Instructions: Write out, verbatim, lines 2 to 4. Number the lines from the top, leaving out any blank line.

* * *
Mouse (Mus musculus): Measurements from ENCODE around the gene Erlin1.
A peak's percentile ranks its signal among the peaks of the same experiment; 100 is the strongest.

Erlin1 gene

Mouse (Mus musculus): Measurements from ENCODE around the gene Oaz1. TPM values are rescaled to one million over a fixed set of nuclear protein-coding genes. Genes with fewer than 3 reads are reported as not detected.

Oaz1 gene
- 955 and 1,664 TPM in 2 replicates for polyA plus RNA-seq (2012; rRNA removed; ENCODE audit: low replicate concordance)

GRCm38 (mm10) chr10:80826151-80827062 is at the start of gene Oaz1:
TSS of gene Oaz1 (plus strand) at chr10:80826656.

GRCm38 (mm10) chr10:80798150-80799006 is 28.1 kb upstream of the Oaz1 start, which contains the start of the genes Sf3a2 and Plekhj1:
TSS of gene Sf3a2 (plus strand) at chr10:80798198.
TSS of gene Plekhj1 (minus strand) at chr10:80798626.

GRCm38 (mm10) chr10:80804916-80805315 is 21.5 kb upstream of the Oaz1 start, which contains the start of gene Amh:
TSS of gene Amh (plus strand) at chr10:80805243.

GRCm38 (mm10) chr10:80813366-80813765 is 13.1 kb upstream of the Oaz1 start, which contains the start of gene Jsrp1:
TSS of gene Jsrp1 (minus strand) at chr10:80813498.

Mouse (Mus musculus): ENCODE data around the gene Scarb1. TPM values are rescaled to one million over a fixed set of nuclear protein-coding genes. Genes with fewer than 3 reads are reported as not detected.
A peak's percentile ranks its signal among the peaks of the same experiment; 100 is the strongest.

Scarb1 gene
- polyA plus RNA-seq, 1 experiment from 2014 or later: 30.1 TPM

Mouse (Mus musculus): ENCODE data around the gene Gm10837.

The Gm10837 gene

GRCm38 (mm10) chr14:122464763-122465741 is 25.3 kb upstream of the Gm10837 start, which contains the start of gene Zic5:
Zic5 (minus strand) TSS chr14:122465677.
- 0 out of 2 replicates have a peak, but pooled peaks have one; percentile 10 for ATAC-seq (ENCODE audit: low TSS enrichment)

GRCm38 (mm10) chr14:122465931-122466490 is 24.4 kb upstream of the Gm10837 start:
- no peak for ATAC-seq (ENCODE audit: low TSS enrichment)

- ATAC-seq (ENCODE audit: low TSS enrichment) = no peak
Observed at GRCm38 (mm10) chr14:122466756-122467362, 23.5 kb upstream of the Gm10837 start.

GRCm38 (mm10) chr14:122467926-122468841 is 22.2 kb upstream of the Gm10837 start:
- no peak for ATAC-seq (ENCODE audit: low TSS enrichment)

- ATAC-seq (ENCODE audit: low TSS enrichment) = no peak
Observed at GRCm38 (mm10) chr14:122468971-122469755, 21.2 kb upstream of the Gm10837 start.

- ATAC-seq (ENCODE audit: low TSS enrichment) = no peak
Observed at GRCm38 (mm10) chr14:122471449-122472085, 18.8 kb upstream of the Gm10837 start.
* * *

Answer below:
A peak's percentile ranks its signal among the peaks of the same experiment; 100 is the strongest.

Erlin1 gene

Mouse (Mus musculus): Measurements from ENCODE around the gene Oaz1. TPM values are rescaled to one million over a fixed set of nuclear protein-coding genes. Genes with fewer than 3 reads are reported as not detected.